But those people, the study found, didn’t abandon their belief in God: it was the church with which they had a problem. Podcasts the NPR article pointed out target that audience of people who still consider themselves “religious or spiritual” but have problems, for one reason or another, with churches they’ve been part of and how those churches teach their version of God and Christ.
On the podcasts, the article says, people can say things they “can’t say in church.”
For some of us, it’s not podcasts: it’s a blog.
I’m not a pastor, but I’ve never made any bones about that. In fact, I try whenever possible to point out that I’m not a pastor. I think we are all called, however, to be the Christ we want to see in the world.
What’s sad here is that there are modern-day issues that can’t seem to be discussed openly in church. We are told — by every ultra-conservative church person who finds that something we believe is different from something they believe — that we shouldn’t rely on our own understanding. In their mind, all too often, they consider it perfectly reasonable to rely on their understanding and with that reliance also requires a refusal to question anything.
One of the podcasters interviewed in the NPR article, Toby Morrell, acknowledges that he and others like him are often criticized, which he says is a good thing:
The church does a really poor job of respecting people’s minds. They want to just give you everything in a pretty little package, and that is what your Christianity is. I think what we’re doing is opening up a door where people go, “No, I own my faith. I’m wrestling with God.”
“Wrestling with God” is a Biblical concept from the book of Genesis in which Jacob wrestles with a mysterious angelic character he later says was God Himself. And at the end of the skirmish, Jacob says he was blessed by God. Can’t that be interpreted to mean that those who do, from time to time, wrestle with their beliefs have the chance to receive a genuine blessing from God rather than the damnation some church people seem to wish on anyone who questions anything?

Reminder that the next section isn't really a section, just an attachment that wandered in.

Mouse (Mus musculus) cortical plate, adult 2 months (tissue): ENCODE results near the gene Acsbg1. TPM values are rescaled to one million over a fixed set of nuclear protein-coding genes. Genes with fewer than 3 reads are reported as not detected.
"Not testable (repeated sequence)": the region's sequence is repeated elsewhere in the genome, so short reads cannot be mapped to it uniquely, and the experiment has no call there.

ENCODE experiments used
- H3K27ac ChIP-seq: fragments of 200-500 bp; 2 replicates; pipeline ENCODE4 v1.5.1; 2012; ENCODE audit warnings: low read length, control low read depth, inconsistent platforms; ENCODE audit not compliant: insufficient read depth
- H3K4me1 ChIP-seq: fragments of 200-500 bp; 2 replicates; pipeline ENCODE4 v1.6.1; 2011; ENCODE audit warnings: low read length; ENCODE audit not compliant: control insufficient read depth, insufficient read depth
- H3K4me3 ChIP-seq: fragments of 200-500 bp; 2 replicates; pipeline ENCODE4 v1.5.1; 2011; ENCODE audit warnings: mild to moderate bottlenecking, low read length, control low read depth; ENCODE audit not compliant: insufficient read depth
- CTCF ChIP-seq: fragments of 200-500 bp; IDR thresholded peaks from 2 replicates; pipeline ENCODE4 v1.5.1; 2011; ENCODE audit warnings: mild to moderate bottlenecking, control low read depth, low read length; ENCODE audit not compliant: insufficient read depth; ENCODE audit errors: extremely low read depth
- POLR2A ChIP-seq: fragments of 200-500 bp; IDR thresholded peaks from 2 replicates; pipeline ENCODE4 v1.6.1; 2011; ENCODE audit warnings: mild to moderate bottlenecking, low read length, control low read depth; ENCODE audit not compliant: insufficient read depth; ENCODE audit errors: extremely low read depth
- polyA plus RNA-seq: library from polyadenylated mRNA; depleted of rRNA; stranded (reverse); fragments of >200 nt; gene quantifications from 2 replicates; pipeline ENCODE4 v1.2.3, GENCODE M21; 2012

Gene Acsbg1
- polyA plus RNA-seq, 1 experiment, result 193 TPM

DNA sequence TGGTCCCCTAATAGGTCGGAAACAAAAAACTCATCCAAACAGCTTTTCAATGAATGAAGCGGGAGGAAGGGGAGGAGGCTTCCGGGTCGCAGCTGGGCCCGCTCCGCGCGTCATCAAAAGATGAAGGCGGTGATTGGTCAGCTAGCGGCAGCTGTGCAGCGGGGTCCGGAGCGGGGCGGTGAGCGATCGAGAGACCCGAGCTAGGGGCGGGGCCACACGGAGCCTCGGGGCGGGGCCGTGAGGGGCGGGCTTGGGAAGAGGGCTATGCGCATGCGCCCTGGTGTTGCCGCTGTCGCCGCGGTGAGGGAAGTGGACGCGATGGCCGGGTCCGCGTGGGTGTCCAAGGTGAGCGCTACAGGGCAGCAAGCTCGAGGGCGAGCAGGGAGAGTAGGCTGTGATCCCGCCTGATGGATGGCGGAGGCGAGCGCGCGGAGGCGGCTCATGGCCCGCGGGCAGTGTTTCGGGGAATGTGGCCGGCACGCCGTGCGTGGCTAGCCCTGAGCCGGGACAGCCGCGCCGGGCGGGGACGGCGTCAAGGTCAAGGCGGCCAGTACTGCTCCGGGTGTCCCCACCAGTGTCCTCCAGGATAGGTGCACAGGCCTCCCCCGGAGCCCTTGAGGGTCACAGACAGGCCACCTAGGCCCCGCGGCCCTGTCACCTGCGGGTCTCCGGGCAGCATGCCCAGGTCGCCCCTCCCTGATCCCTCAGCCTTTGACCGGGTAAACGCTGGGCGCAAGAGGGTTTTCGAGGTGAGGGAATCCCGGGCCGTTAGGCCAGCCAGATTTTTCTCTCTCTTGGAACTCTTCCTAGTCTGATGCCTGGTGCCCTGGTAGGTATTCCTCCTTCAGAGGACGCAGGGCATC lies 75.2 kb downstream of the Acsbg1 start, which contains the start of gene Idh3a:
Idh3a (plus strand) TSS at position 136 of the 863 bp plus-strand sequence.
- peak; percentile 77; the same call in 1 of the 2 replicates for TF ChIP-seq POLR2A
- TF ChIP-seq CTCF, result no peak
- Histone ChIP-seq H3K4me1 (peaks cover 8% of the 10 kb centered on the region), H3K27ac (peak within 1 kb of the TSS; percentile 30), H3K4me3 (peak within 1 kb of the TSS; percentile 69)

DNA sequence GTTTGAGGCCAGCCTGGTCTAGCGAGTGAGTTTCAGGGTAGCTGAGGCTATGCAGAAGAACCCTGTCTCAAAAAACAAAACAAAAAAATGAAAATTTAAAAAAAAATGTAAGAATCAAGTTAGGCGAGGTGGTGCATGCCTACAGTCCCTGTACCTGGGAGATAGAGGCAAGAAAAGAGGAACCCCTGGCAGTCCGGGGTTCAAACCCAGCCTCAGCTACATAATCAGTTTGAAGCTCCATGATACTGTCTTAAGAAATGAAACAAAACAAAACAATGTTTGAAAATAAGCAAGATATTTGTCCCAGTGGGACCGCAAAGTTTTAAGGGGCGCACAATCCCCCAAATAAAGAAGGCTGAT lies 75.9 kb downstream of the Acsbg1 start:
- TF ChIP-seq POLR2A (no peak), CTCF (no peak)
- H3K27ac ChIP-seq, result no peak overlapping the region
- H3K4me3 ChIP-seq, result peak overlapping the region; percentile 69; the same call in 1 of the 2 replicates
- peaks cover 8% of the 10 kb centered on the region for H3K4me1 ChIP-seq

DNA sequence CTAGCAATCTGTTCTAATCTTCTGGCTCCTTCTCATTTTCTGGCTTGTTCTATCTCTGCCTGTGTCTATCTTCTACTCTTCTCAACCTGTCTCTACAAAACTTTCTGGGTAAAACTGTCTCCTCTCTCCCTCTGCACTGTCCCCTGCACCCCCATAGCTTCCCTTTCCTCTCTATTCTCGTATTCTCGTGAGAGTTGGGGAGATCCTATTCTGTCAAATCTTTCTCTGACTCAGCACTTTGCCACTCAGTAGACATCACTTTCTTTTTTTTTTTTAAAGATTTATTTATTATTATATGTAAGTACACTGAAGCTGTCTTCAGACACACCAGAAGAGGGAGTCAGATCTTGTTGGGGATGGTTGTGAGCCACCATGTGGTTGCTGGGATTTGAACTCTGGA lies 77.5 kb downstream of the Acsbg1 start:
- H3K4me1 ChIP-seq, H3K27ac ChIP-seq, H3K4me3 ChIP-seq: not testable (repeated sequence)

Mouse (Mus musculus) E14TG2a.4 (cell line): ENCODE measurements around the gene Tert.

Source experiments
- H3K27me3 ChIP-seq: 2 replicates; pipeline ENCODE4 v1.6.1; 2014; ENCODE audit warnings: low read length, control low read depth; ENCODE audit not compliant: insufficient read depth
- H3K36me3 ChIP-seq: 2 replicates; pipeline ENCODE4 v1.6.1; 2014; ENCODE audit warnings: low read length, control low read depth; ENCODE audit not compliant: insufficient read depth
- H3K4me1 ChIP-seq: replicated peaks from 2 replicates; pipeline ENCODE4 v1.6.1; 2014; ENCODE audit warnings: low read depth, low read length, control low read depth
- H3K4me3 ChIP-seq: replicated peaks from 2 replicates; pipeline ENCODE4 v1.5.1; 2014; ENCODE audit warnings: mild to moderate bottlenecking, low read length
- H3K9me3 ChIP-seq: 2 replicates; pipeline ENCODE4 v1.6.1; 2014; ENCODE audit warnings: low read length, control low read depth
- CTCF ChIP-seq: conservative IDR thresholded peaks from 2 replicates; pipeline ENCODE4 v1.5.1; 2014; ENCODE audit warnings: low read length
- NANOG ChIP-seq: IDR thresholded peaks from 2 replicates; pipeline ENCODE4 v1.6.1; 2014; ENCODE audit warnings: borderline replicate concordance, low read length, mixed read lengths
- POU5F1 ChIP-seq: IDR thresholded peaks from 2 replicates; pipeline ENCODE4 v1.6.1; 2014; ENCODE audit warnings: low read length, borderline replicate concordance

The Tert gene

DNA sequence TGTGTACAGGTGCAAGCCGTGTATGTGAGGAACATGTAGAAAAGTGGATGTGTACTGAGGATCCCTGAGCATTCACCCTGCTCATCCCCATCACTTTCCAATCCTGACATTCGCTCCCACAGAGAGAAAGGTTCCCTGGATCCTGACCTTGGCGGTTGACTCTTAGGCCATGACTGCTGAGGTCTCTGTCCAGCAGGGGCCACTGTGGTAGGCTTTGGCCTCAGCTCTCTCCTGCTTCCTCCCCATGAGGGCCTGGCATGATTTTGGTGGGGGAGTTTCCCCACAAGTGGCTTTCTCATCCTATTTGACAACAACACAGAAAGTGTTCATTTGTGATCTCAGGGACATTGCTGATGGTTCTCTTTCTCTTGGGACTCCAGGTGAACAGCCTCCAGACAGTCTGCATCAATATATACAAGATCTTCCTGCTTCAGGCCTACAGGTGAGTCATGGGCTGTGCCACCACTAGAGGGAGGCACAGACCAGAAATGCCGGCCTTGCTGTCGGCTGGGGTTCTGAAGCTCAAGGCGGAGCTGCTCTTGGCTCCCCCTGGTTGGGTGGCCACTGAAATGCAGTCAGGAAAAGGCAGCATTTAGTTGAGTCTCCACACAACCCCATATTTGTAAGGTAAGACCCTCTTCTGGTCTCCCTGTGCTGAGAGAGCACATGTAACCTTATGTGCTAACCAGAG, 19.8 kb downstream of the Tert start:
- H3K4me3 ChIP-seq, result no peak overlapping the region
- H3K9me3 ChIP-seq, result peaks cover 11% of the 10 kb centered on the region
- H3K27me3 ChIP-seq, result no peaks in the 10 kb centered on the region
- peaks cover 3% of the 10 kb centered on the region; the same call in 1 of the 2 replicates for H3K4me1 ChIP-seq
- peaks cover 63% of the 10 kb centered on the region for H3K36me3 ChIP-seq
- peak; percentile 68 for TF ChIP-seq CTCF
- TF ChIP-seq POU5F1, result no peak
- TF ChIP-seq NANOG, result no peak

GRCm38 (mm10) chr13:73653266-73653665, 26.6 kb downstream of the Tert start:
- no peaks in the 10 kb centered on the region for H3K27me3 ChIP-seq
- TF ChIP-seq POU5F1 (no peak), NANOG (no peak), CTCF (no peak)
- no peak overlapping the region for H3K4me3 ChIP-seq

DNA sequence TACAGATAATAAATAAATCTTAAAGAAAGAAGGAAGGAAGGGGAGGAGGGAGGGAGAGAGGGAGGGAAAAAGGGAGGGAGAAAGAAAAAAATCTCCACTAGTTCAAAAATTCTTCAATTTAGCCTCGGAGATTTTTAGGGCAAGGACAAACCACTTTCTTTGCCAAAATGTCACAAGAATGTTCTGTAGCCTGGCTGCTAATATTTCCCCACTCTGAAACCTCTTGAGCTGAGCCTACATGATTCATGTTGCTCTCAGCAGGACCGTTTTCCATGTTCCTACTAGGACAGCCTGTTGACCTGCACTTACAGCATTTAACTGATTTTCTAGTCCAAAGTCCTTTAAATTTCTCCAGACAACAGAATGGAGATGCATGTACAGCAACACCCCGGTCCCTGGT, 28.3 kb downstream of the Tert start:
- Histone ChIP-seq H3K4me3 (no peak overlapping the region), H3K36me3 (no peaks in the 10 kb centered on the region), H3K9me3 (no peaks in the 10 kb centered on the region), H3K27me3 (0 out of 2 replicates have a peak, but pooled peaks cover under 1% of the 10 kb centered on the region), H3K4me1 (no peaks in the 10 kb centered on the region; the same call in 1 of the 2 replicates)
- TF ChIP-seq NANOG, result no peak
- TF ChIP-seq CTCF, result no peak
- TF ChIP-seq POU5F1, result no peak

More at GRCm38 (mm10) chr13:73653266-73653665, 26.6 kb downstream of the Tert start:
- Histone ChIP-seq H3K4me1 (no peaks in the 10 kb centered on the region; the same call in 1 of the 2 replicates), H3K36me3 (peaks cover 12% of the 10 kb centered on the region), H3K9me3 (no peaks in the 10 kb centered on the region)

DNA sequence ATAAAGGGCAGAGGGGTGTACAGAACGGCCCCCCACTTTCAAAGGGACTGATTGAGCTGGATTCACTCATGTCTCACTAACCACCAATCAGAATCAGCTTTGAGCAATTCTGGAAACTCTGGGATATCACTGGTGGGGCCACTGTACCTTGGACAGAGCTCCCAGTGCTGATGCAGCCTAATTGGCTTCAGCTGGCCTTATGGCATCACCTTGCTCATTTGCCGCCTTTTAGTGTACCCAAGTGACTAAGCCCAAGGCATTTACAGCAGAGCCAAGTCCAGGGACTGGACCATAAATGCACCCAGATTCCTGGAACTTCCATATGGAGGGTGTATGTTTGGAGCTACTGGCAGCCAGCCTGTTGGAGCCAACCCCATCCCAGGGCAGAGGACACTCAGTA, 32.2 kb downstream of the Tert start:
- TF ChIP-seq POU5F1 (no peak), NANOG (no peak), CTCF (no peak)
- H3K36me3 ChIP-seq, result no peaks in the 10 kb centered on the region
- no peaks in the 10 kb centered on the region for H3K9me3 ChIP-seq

It’s that stubborn, no-questions-allowed theology that seems to be more and more of a turnoff these days. For some people who genuinely want a relationship with Jesus Christ, it’s Christians, not Satan, who seem to be stumbling blocks.
Consider, for example, the furor over a gay character in the Disney film, Beauty and the Beast. There are Christians calling for a boycott of Disney altogether over a secondary character in a movie because that character happens to be homosexual. As I recently wrote, I’m not a scholar when it comes to the basic storyline, but the double standard seems to be obvious even to someone who isn’t: these same Christians wouldn’t mind taking their little children to see a story about a young woman who is kidnapped and held against her will and, while a captive, falls in love with something resembling a buffalo. We’re urged to boycott a film that includes a gay character but the bestiality part isn’t a problem? If a secondary homosexual character is so big of a deal that people are ready to take the boycott as far as never visiting a Disney theme park again, how is the woman-loves-an-animal thing not at least raising eyebrows?
And can you imagine trying to have that conversation inside a church? If you can, consider yourself fortunate and please — please — value what you have.
If we can’t have actual conversations about modern-day concerns without being branded as heretics (or worse), then there’s something very wrong with the way some churches actually do church.
One of my favorite religious blogs is called “Stuff That Needs To Be Said” and is written by Pastor John Pavlovitz, a North Carolina youth pastor who has gained a lot of attention, both positive and negative, for his progressive views of Christianity. He makes you think. I like that a lot. I may not agree with everything he says, but I agree with virtually all of the reasoning he puts into his arguments and, after actually having a one-on-one conversation with him, I believe he is genuine and his goal is to invite more people to the table where those real conversations about Christ actually happen.
It sounds like that’s the motive of these Christian podcasts as well. Part of me wishes John would start a podcast, but I have so little time to actually listen to podcasts that blogs are a much better choice for me.
Still, if the motive is to bring more people to Christ, I don’t know how I could consider that motive a bad one.
Patrick is a Christian with more than 26 years experience in professional writing, producing and marketing. His professional background also includes social media, reporting for broadcast television and the web, directing, videography and photography. He enjoys getting to know people over coffee and spending time with his dog.